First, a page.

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Leafs captain John Tavares struggling offensively with Lightning series tied 2-2

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TAMPA, Fla. — Lightning captain Steven Stamkos finally broke through for his team.

The Maple Leafs are still waiting for their leader to do the same.

John Tavares has yet to register a point at 5-on-5 in Toronto's first-round playoff series with Tampa Bay, which sits tied 2-2 following Sunday's 7-3 blowout loss at the hands of the two-time defending Stanley Cup champions at Amalie Arena.

Not including last spring's opener against the Montreal Canadiens when he suffered a devastating injury following a scary collision that ruled him out for the rest of the Original Six matchup, the 31-year-old has one goal in his last seven post-season games.

Tavares, with three more seasons left on a contract that carries an US$11-million salary cap hit, has two assists against the Lightning — one on a power play and another with the teams playing 4-on-4 when Sunday's contest was out of reach — through four games.

"I haven't been able to produce offensively as I'd like," he said in the wake of that ugly defeat. "I would still like to create more."

The centre has done his job in the faceoff circle — he won 10 of 11 draws on Sunday — and has been a contributor in Tampa's zone once Toronto gets its cycle going.

But a regular-season issue has continued into the playoffs after Tavares finished sixth on the Leafs with 39 even-strength points (15 goals, 24 assists) in 2021-22.

Stamkos, who played minor hockey with his opposite No. 91 as a kid, scored his first goal of these playoffs a minute into Sunday to spark his team.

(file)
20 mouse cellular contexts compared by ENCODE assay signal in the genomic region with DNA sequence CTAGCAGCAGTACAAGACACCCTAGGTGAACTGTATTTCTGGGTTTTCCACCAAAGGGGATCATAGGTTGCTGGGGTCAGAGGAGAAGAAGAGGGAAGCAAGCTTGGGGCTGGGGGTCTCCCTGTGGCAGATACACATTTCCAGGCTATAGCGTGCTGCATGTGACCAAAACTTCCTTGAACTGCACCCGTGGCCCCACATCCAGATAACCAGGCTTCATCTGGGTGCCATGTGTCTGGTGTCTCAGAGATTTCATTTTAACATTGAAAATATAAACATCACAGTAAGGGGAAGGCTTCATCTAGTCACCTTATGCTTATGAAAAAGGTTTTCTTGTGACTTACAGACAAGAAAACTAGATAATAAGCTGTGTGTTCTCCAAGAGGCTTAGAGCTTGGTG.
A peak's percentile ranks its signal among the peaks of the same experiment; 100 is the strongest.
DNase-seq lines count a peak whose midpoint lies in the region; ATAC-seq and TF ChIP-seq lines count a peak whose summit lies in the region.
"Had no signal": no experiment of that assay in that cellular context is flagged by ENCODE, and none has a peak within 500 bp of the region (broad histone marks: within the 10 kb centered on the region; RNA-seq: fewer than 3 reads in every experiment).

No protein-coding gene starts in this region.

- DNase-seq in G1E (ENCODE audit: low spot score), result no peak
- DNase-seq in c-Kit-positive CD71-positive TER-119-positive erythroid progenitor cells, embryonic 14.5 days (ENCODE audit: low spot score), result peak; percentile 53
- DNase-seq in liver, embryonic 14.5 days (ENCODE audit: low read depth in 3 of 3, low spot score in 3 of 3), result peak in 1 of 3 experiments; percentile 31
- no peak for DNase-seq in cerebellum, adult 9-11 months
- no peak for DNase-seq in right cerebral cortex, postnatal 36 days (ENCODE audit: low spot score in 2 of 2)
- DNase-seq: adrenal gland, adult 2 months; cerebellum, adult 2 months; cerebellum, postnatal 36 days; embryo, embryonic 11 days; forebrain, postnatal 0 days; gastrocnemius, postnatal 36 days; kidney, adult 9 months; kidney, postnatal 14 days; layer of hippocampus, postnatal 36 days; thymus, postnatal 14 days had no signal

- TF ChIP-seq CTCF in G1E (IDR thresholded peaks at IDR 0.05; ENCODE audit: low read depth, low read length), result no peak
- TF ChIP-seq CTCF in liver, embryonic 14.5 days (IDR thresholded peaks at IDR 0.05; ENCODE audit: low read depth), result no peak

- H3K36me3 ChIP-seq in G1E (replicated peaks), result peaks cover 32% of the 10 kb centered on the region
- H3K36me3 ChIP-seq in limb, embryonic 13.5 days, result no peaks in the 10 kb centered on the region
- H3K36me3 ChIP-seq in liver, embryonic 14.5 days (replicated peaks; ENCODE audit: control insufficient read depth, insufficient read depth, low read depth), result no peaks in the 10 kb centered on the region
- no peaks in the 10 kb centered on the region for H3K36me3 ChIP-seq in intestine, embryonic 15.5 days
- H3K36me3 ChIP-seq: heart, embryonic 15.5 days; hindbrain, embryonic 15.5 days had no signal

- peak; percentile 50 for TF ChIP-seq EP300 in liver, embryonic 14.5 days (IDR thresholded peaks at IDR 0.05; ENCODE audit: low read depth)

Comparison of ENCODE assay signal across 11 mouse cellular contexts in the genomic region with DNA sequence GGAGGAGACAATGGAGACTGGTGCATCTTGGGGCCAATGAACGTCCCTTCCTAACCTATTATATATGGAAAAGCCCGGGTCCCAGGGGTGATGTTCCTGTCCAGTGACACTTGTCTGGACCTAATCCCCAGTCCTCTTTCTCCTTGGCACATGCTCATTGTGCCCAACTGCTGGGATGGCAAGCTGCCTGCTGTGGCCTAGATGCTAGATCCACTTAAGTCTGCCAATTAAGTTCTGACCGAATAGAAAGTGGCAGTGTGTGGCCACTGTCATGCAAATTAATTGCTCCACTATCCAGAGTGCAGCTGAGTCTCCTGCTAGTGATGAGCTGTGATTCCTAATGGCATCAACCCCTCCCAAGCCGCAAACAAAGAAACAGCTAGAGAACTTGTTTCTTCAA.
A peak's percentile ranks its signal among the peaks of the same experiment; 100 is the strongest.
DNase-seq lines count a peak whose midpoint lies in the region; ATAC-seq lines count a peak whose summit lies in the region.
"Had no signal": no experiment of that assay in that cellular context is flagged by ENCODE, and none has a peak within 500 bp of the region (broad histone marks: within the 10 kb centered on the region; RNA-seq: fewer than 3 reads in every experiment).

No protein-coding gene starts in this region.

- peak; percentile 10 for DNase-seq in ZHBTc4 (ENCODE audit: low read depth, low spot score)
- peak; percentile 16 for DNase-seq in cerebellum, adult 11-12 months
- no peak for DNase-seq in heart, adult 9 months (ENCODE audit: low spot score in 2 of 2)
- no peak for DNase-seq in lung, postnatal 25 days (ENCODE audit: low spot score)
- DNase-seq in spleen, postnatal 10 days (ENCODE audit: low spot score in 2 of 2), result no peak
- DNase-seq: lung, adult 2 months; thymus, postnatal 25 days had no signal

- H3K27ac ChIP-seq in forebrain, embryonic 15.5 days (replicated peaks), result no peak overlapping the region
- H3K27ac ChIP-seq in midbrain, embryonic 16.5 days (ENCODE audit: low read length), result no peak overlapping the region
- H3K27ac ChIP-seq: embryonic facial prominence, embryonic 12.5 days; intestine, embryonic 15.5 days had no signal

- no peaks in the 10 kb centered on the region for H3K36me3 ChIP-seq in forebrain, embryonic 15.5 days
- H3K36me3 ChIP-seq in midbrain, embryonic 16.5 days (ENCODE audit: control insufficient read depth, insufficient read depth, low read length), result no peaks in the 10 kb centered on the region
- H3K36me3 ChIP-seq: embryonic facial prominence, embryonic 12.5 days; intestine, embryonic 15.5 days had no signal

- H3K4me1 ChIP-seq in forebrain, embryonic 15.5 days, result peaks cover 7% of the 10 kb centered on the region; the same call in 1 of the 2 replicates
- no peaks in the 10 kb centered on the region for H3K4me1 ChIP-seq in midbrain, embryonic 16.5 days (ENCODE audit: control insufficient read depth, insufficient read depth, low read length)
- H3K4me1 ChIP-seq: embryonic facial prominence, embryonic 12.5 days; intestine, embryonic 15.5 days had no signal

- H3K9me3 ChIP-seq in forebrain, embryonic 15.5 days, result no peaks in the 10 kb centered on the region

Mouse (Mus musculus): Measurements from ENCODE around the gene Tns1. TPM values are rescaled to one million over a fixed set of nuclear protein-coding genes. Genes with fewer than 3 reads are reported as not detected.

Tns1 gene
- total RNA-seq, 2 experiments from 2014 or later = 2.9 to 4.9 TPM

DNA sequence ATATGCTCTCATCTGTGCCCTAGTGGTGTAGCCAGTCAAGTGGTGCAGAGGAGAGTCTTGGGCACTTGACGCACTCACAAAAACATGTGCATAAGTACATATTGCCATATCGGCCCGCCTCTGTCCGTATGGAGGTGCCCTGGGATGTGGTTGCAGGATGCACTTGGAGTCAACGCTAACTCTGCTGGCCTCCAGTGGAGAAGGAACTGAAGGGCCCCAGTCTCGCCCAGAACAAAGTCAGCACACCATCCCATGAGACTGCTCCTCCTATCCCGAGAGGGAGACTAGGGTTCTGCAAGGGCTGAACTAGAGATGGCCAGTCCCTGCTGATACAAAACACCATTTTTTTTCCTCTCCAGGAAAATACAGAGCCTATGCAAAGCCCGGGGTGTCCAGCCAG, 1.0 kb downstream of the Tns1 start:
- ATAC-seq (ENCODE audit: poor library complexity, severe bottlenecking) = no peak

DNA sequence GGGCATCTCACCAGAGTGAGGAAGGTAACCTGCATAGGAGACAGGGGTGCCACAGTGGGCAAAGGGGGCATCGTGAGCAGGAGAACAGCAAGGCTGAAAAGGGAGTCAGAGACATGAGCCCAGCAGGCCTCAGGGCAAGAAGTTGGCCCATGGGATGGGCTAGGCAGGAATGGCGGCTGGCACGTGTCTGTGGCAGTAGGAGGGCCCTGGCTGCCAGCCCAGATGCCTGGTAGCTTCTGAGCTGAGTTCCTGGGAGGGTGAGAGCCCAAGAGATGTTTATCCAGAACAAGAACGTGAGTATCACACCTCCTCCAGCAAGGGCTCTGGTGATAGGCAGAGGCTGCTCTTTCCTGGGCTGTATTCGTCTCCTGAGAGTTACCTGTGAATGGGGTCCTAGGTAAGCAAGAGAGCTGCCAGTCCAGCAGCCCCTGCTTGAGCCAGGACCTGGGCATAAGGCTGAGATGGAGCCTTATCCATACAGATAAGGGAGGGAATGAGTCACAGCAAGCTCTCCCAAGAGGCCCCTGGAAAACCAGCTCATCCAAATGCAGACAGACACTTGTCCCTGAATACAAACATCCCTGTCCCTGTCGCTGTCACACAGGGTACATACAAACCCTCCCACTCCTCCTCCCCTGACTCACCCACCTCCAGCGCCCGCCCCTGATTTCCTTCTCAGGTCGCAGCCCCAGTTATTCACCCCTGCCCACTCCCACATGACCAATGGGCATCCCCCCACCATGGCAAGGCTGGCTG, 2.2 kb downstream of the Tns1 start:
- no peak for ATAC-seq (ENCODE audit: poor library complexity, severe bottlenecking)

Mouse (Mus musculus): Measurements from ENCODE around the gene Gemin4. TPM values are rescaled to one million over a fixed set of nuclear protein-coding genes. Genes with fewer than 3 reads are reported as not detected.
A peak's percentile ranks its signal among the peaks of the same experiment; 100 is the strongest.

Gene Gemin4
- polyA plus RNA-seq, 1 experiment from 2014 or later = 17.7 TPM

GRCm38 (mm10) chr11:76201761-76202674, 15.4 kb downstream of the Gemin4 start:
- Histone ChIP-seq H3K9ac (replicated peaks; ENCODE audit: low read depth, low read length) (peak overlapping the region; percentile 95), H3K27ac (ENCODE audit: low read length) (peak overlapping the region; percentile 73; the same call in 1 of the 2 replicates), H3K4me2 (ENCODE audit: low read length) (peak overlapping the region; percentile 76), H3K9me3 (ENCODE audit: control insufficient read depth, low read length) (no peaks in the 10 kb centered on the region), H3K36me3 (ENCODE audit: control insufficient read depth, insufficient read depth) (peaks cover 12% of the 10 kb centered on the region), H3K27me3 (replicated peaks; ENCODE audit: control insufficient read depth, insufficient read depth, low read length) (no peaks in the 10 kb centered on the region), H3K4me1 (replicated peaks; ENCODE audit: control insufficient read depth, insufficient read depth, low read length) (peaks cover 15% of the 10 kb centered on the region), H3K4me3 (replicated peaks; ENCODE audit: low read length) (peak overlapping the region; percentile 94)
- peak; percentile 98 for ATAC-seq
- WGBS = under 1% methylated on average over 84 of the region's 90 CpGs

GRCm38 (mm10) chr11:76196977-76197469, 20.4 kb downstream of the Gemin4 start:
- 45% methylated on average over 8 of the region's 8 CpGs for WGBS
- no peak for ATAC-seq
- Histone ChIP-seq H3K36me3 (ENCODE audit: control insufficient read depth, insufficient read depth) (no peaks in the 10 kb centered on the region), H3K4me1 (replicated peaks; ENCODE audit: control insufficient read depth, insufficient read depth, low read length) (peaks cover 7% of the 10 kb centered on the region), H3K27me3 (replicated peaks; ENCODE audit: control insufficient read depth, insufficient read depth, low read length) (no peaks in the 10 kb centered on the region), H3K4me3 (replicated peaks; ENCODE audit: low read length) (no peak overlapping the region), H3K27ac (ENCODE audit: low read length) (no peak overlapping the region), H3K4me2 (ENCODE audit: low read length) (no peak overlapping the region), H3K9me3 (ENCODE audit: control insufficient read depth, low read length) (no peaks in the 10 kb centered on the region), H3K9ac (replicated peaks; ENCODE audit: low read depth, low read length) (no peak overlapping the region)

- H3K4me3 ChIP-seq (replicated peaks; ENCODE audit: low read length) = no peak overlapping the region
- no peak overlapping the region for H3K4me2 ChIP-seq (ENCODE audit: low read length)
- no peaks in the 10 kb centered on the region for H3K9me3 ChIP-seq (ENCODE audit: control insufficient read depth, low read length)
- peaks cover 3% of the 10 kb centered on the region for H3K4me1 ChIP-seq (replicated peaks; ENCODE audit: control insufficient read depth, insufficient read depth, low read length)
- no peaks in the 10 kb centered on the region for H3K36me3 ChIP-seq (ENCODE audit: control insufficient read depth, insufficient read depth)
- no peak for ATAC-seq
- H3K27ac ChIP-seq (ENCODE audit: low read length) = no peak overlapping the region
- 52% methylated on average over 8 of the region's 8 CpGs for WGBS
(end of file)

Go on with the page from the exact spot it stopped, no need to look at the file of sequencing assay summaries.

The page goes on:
And with Auston Matthews and Mitch Marner smothered at 5-on-5 in Games 3 and 4 when Tampa had the last change and could roll out Anthony Cirelli's line and Victor Hedman on the back end against Toronto's two offensive catalysts, the inability of the Leafs captain to impose his will has been magnified.

"He's working, he's trying," said head coach Sheldon Keefe. "It's a tough series out there."

That it certainly is. It's also been one without much game-to-game momentum.

The teams have alternated victories, with the side that scores first building at least a three-goal lead on the way to securing the win.

Toronto, which hosts Game 5 of the best-of-seven set Tuesday, has handled adversity when challenged time and again this season, but still has ghosts of recent playoff failure hanging over a club that hasn't advanced to the second round since 2004.

"We just believe in our team," Keefe said when asked why he's confident the Leafs will push back. "We believe in our team all series, all season. We've played well against (Tampa). We responded the last time coming off a loss. That's the type of series that it's been.

"We're going back home. We know we have to be better, and we will be."

Tavares is also confident the Leafs will get back on track.

"Just know the way we've played for many stretches throughout this series, even for parts of (Game 4), and certainly mostly in the games that we've won," he said. "A chance to regroup."

The No. 1 pick at the 2009 NHL draft, who signed with his hometown club in free agency in July 2018, said Toronto wasn't ready for Tampa's early thrust in Game 4.

"They were extremely aggressive and pressing up extremely hard early," Tavares said. "Our level of execution and detail needs to be strong through that to break through that pressure. That allows us to really get our game going and get them chasing.

"We have to do a better job."

Another area of concern is the number of penalties Toronto continues to take — not so much the scrums after the whistle Keefe predicted before the series, but rather stick and obstruction fouls.

The Leafs had been flagged for a league-high 32 playoff infractions through Sunday night, four more than the Lightning.

"It's been pretty tight," Toronto defenceman Jake Muzzin said of the officiating standard compared to past post-seasons. "We should know that by now."

They also haven't got enough from Tavares, who in fairness was far from the only culprit in Sunday's embarrassing no-show, as the scene shifts back to Scotiabank Arena.

"I'd like to find more and generate more," he said. "No doubt I expect more and want to be better."

This report by The Canadian Press was first published May 9, 2022.

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Follow @JClipperton_CP on Twitter.

Joshua Clipperton, The Canadian Press

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